Spend the morning exploring the highlands, with a stop at either El Manzanillo or El Chato tortoise reserve to view more tortoises in the wild. Numbers are lower between March and June, though you can anticipate seeing tortoises year-round. Returning to the ship, have lunch aboard, then sail for Santa Fe. On a short hike through a forest of prickly pear cacti, look for the endemic land iguanas that wait patiently underneath for fruit to drop. Returning to your catamaran, go deep-water snorkeling around a small islet, a natural aquarium with great reef diversity, followed by a two-hour paddle along the northern coast that reveals large cliffs and sea caves used by many species of marine birds for nesting and roosting—as well as basking green sea turtles and sea lions.
Sailing on to Bartolome, some of the best snorkeling in the Galapagos awaits around the base of this ancient submerged volcano, an underwater playground that's home to enormous schools of fish permanently under attack by Galapagos penguins. Sleeping white-tipped reef sharks, sea turtles and stingrays are also common sightings. Make a dry landing to climb to the highest point of the island for 360-degree views, passing intriguing geological formations such as spatter cones, tuff cones and lava tubes. From the summit a panorama unfolds of the surrounding islands and Pinnacle Rock, famously shown in the 2003 film Master and Commander. Over lunch, cruise to nearby Sombrero Chino, which really does look like a Chinese hat! A two-hour paddle through the Bainbridge Rocks, shaped like a string of floating mushroom tops, reveals more of the Galapagos' fascinating marine life. Enjoy one final snorkel in the channel, hoping the resident penguin family will join you. Back on board, it's time for farewell cocktails and a last convivial dinner.
This morning, make a landing on Mosquera, a tiny islet islet that's home to a huge population of sea lions as well as many shorebirds. Keep an eye out for dolphins and orcas, too, which are often seen in this area. Too soon, your time in the Enchanted Isles comes to a close—say farewell to your floating home for the past days, her crew and your Expedition Leader this afternoon as you return to the Baltra airport for a return flight to Quito. In Quito, meet departing flights or continue onward if extending travels to the Amazon rain forest or Machu Picchu.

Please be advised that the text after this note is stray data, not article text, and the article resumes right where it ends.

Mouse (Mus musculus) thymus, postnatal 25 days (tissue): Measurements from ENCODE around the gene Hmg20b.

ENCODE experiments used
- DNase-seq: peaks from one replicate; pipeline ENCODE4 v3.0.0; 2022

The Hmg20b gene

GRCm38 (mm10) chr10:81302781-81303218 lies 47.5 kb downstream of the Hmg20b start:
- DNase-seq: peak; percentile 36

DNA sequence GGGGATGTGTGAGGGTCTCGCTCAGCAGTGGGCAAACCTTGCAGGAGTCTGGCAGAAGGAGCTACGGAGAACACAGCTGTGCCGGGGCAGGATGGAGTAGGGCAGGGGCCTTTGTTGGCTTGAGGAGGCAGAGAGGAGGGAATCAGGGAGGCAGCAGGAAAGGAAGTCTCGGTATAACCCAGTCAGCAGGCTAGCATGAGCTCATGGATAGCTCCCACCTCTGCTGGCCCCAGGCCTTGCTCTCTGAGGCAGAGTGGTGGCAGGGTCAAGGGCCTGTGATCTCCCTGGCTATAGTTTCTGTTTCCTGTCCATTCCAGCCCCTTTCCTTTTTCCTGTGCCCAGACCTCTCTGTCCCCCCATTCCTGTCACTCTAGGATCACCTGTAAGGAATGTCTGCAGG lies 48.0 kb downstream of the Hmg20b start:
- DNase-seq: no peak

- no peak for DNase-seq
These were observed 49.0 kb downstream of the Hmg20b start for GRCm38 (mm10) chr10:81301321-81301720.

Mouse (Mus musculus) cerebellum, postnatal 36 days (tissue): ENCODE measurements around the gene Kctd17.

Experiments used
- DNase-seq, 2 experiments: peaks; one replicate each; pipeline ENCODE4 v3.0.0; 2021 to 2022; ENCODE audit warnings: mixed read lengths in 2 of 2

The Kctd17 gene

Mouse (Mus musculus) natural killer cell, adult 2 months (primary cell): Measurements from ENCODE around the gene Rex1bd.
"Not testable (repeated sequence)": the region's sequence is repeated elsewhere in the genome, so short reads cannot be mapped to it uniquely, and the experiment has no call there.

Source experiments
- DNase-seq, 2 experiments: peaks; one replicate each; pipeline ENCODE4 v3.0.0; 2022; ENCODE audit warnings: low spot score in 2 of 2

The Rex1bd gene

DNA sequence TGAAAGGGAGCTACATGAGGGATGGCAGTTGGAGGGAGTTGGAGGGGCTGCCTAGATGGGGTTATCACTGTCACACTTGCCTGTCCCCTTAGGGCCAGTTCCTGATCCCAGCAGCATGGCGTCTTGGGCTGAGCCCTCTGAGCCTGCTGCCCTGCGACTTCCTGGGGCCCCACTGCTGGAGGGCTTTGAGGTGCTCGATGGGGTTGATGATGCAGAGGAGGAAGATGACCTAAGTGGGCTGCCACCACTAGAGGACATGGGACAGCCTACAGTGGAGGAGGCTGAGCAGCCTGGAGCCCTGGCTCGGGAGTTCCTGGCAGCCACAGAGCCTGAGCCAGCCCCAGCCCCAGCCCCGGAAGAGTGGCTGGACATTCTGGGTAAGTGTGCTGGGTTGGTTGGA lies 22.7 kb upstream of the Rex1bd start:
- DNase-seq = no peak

This itinerary is subject to change. ExpeditionTrips.com is not responsible for itinerary changes.
Alternate Itinerary: 6/23/2017 follows an alternate, northern itinerary. Please contact ExpeditionTrips for details.
Accommodations as outlined in the itinerary; meals from breakfast on Day 2 to breakfast on Day 11 (except lunch on Day 10); overnight at the Wild Tortoise Camp; drinking water; shore activities and excursions; services of a professional Expedition Leader and boat crew; some gratuities; airport transfers; use of wetsuits and snorkel gear (limited size available); permit fees.
International airfare; airfare to/from Galapagos Islands (added to invoice and subject to change through day of departure); Galapagos National Park entrance fee, $100 adults, $50 children under 12, subject to change without notice; Galapagos Transit Card ($20 per person, subject to change); items of a personal nature including alcoholic beverages, phone calls, laundry, etc.; passport expenses; travel insurance; most gratuities; optional activities; fuel surcharge may apply.
Medical Evacuation Insurance is mandatory for this trip. If you decline the medical evacuation insurance coverage provided by the tour operator, note that the cost of a medical evacuation policy will be added to your tour invoice until you provide proof of coverage, including your insurance company’s name and contact number, and your insurance policy number.
We are happy to add hotels, air and land arrangements as requested, and you will be quoted for services.
PHOTO: © Patick Endres